Attorneys for the parents of the Oxford school shooting suspect have insisted that the couple planned to turn themselves in to authorities – despite police finding them hiding in a warehouse close to the Canadian border after they skipped their arraignment on Friday.
Shannon Smith, an attorney for James and Jennifer Crumbley, told the court at their arraignment on Saturday morning that they had not been on the run and that it was “just a matter of logistics” as to when and how they would surrender.
“Our clients were absolutely going to turn themselves in,” she claimed.
The parents of 15-year-old Ethan Crumbley were arrested in the early hours of Saturday morning at a commercial warehouse in Detroit, hours after officials launched a manhunt and declared them to be fugitives.
The Crumbleys had been each charged with four counts of involuntary manslaughter on Friday in connection to Tuesday’s mass shooting, where their teenage son allegedly used a gun they had bought him four days earlier to shoot dead four fellow students and wound seven other people.
The couple were scheduled to appear for their arraignment at 4pm on Friday afternoon but failed to show.
Following their arrests, they appeared for their arraignment on Saturday morning where they both pleaded not guilty to all charges and bond was set at $500,000 each.
Despite the circumstances surrounding their evasion from authorities and subsequent capture, attorneys for the Crumbleys have repeatedly insisted that the couple were not on the lam.
In a statement prior to the arraignment, Ms Smith and fellow attorney Mariell Lehman claimed their clients were planning to surrender on Saturday morning.
“We understand that our clients were apprehended last night although we fully intended to turn them in first thing this morning for arraignment, contrary to the misinformation that has been rampant in the media,” they said.
“Unfortunately, this case presents the most unimaginable tragedy for every single person involved, including every member of the community.
“While it’s human nature to want to find someone to blame or something to point to or something that gives us answers, the charges in this case are intended to make an example and send a message. The prosecution has very much cherry- picked and slanted specific facts to further their narrative to do that.”
They added: “We intend to fight this case in the courtroom and not in the court of public opinion. We know that in the end the entire story and truth will prevail.”
The attorneys doubled down on this version of events during Saturday’s arraignment as they argued their clients were “not a flight risk” and accused the prosecution of “making a media spectacle” of the case.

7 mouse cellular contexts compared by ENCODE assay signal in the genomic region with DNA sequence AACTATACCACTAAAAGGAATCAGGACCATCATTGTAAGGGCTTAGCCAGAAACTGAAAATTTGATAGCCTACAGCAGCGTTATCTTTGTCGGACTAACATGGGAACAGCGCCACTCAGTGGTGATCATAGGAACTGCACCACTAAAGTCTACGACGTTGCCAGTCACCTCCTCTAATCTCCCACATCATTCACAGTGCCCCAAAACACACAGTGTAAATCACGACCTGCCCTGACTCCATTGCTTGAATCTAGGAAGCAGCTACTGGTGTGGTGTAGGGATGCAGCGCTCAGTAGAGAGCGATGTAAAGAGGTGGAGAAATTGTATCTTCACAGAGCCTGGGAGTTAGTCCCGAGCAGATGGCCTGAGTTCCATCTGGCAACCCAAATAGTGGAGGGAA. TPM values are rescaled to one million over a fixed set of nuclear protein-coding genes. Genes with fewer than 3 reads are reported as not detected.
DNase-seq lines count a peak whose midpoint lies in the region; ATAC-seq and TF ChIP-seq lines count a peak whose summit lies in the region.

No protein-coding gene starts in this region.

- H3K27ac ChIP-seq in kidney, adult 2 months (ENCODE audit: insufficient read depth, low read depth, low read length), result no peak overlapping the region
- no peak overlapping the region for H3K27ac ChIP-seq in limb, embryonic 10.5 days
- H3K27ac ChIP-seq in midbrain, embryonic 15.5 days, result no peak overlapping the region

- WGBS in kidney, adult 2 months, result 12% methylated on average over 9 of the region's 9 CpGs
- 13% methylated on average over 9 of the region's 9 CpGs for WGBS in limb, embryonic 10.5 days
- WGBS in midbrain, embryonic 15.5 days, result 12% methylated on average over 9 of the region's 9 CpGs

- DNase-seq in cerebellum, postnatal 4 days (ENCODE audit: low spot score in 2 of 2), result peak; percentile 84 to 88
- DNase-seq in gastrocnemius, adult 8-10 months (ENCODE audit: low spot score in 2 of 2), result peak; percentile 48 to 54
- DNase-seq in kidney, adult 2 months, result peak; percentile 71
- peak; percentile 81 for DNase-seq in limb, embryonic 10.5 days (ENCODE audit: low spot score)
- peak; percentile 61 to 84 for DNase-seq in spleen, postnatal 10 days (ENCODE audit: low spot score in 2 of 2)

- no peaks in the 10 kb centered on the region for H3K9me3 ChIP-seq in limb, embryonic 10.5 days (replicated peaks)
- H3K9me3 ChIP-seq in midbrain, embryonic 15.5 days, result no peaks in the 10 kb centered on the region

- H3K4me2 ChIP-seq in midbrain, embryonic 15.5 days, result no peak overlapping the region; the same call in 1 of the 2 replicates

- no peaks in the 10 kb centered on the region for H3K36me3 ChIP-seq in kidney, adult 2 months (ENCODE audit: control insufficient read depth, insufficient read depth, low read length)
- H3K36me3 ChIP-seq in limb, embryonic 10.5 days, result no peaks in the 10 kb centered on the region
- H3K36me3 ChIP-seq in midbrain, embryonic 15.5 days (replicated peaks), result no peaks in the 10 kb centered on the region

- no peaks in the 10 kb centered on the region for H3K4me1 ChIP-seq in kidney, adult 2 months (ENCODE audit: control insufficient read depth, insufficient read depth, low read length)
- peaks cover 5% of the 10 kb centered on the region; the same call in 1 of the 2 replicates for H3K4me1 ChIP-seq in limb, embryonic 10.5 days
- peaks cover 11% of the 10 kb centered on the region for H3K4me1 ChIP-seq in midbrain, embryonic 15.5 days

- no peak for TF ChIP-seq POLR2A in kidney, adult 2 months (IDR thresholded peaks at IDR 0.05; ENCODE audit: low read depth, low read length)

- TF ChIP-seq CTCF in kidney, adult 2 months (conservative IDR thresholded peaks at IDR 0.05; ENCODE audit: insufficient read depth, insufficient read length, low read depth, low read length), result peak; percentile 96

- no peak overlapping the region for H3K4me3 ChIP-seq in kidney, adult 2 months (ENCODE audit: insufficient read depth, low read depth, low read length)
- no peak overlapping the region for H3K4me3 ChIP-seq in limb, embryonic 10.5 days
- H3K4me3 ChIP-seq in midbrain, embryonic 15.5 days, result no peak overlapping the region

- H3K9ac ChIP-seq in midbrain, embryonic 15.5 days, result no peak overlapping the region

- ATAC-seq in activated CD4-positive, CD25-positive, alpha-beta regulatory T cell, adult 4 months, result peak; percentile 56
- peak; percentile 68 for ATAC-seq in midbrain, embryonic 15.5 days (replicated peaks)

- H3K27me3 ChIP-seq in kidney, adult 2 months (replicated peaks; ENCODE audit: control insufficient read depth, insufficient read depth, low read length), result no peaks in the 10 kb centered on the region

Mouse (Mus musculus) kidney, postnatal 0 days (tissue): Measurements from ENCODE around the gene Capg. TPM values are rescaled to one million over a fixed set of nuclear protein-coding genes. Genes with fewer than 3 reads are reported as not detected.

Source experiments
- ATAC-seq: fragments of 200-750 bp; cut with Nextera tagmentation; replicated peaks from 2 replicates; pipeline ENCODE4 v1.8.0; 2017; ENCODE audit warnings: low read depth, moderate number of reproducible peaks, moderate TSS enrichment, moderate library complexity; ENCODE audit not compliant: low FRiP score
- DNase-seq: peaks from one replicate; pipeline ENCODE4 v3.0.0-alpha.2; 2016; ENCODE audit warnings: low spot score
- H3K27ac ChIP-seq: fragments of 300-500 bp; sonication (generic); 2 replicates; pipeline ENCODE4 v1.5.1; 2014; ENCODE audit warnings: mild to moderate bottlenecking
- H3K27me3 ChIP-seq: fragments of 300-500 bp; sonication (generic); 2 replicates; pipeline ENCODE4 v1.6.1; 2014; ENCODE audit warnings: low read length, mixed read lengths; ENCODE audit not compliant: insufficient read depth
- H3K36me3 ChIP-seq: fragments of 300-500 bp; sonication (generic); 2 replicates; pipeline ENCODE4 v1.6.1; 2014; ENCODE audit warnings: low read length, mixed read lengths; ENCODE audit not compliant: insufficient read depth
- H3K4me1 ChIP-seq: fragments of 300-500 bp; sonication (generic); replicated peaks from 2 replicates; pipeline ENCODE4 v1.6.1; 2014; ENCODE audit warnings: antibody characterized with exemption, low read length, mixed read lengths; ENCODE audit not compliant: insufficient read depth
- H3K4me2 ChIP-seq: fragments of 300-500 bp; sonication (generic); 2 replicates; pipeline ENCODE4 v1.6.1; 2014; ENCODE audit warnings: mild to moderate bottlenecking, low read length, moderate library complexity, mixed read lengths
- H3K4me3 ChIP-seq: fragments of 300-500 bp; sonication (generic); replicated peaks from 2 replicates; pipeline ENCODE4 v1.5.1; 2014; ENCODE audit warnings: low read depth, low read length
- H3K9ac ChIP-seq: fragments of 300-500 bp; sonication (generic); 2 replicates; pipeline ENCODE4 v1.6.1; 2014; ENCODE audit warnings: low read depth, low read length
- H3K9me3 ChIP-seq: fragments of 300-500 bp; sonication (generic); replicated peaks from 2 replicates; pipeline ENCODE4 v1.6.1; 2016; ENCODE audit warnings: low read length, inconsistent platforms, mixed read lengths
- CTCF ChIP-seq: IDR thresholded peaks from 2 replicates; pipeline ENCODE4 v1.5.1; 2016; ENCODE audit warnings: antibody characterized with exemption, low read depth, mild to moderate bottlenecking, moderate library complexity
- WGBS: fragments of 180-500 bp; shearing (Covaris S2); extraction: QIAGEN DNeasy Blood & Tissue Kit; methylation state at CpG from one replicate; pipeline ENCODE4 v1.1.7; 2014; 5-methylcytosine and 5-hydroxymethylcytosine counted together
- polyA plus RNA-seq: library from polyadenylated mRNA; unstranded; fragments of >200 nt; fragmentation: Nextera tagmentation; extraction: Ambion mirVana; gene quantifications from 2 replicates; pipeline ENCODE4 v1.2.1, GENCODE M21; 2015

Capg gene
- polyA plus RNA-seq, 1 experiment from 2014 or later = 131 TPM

Ms Lehman told the court her clients were “absolutely taking this case seriously” and are “devastated” by the massacre that unfolded this week.
"There’s no risk that they’re going to flee prosecution. They were never fleeing prosecution," she said.
The attorneys claimed they had contacted the prosecutor’s office on Thursday night to arrange the couple’s surrender but that their messages had gone unanswered.
Instead, they claimed Oakland County Prosecutor Karen McDonald announced her decision to bring charges against them in a press conference on Friday.
However, the Oakland County Sheriff’s office said it had not been aware of any such plans for the couple to surrender.
And Detroit Police Chief James White, whose department located the couple early Saturday morning, said that the circumstances in which they were found “isn’t indicative of turning themselves in, hiding in a warehouse”.
The US Marshals Service joined in the manhunt and issued “Wanted” posters, offering a reward of $10,000 for information leading to their arrests.
A law enforcement source told CNN on Friday night that the Crumbleys had withdrawn $4,000 cash from an ATM and switched off their mobile phones so that they couldn’t be located.
The couple’s vehicle was located in a parking lot in Detroit before they were tracked down and arrested at a nearby commercial building thanks to a tip-off.
Chief White said in a press briefing early on Saturday morning that the “distressed” couple “appeared to be hiding in the building” less than a mile from the Canadian border.
He added that he believed it was “very likely” the Crumbleys were trying to escape the country.
Prosecutors said the Crumbleys bought the gun for their son as a Christmas present, practised shooting it with him and were aware of warning signs ahead of Tuesday’s violence, but did not remove him from the school or prevent him from accessing the firearm.
Four students died in the mass shooting – Tate Myre, 16; Hana St. Juliana, 14; Madisyn Baldwin, 17; and Justin Shilling, 17 – and one teacher and six students were injured.
Ethan Crumbley has been charged with 24 counts including four charges of first degree murder.
Register for free to continue reading
Registration is a free and easy way to support our truly independent journalism
By registering, you will also enjoy limited access to Premium articles, exclusive newsletters, commenting, and virtual events with our leading journalists
Already have an account? sign in